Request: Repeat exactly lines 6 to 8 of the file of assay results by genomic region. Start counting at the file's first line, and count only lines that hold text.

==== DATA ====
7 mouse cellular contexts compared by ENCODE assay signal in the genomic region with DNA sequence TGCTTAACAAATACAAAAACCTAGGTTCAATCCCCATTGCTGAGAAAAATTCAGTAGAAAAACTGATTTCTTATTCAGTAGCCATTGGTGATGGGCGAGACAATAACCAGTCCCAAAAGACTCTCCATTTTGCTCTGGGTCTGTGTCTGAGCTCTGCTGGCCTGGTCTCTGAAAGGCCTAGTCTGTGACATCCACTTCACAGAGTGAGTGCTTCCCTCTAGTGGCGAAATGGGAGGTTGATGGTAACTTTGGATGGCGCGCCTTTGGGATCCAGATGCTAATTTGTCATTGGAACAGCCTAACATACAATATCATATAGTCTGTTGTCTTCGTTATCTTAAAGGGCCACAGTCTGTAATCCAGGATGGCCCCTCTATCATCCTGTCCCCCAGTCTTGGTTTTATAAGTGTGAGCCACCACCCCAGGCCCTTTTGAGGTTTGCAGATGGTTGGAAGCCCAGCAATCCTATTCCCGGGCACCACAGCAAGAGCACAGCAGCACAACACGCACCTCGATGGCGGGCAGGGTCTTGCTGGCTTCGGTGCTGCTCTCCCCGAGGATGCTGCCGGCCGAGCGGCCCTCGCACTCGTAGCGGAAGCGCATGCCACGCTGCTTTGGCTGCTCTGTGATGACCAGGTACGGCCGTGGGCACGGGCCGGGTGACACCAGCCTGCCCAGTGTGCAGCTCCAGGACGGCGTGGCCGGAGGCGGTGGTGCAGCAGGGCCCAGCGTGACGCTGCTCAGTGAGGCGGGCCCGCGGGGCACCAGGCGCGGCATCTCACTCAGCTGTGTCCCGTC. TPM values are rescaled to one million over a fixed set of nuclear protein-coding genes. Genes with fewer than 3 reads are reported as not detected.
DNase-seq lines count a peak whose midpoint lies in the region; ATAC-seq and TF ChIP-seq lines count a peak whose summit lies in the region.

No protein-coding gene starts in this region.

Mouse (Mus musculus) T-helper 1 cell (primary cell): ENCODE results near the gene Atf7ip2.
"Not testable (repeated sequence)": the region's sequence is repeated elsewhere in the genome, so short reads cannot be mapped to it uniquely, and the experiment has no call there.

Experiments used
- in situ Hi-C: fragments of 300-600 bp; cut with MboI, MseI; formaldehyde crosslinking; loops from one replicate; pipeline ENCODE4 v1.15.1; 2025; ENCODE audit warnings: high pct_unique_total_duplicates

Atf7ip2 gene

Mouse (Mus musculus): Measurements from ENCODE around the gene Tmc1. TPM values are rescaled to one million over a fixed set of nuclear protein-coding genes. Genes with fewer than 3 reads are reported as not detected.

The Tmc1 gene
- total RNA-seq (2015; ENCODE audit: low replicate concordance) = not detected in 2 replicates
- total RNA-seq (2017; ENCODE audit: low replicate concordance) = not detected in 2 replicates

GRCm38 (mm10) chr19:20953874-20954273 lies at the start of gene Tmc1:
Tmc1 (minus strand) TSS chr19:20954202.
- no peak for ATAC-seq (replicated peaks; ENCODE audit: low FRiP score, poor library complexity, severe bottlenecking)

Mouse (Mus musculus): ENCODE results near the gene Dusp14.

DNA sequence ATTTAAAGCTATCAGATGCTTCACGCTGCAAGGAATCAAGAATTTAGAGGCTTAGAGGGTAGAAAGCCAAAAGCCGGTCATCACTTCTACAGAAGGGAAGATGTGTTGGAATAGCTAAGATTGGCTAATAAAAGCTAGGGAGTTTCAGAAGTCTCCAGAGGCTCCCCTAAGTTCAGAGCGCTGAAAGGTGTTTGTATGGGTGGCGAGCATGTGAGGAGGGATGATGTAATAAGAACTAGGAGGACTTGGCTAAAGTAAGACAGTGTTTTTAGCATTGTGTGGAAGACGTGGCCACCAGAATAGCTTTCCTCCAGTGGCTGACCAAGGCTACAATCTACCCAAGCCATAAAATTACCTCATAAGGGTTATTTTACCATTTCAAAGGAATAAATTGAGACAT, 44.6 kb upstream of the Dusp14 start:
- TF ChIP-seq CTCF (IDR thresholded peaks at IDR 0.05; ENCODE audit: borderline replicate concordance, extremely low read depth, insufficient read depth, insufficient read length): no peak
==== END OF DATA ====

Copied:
Experiments used
- in situ Hi-C: fragments of 300-600 bp; cut with MboI, MseI; formaldehyde crosslinking; loops from one replicate; pipeline ENCODE4 v1.15.1; 2025; ENCODE audit warnings: high pct_unique_total_duplicates

Atf7ip2 gene